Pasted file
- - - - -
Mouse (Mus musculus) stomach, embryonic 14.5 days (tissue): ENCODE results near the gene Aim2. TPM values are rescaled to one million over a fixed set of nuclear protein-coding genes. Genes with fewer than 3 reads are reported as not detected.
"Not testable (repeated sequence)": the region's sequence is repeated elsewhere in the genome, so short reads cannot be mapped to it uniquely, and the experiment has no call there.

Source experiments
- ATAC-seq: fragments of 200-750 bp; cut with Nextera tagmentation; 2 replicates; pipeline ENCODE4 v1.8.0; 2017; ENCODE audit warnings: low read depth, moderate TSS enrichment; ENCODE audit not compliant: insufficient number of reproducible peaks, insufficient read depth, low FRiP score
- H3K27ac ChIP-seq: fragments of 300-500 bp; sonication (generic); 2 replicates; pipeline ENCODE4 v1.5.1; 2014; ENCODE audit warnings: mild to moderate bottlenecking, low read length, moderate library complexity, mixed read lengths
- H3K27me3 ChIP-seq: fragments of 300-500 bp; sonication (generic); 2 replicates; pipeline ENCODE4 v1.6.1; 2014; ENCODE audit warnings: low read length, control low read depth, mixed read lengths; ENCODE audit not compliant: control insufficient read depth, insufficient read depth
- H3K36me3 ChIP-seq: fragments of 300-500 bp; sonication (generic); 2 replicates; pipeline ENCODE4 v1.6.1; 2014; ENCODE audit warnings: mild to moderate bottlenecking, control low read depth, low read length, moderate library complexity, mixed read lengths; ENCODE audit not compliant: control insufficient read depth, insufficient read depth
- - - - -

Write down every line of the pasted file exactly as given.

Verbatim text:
Mouse (Mus musculus) stomach, embryonic 14.5 days (tissue): ENCODE results near the gene Aim2. TPM values are rescaled to one million over a fixed set of nuclear protein-coding genes. Genes with fewer than 3 reads are reported as not detected.
"Not testable (repeated sequence)": the region's sequence is repeated elsewhere in the genome, so short reads cannot be mapped to it uniquely, and the experiment has no call there.

Source experiments
- ATAC-seq: fragments of 200-750 bp; cut with Nextera tagmentation; 2 replicates; pipeline ENCODE4 v1.8.0; 2017; ENCODE audit warnings: low read depth, moderate TSS enrichment; ENCODE audit not compliant: insufficient number of reproducible peaks, insufficient read depth, low FRiP score
- H3K27ac ChIP-seq: fragments of 300-500 bp; sonication (generic); 2 replicates; pipeline ENCODE4 v1.5.1; 2014; ENCODE audit warnings: mild to moderate bottlenecking, low read length, moderate library complexity, mixed read lengths
- H3K27me3 ChIP-seq: fragments of 300-500 bp; sonication (generic); 2 replicates; pipeline ENCODE4 v1.6.1; 2014; ENCODE audit warnings: low read length, control low read depth, mixed read lengths; ENCODE audit not compliant: control insufficient read depth, insufficient read depth
- H3K36me3 ChIP-seq: fragments of 300-500 bp; sonication (generic); 2 replicates; pipeline ENCODE4 v1.6.1; 2014; ENCODE audit warnings: mild to moderate bottlenecking, control low read depth, low read length, moderate library complexity, mixed read lengths; ENCODE audit not compliant: control insufficient read depth, insufficient read depth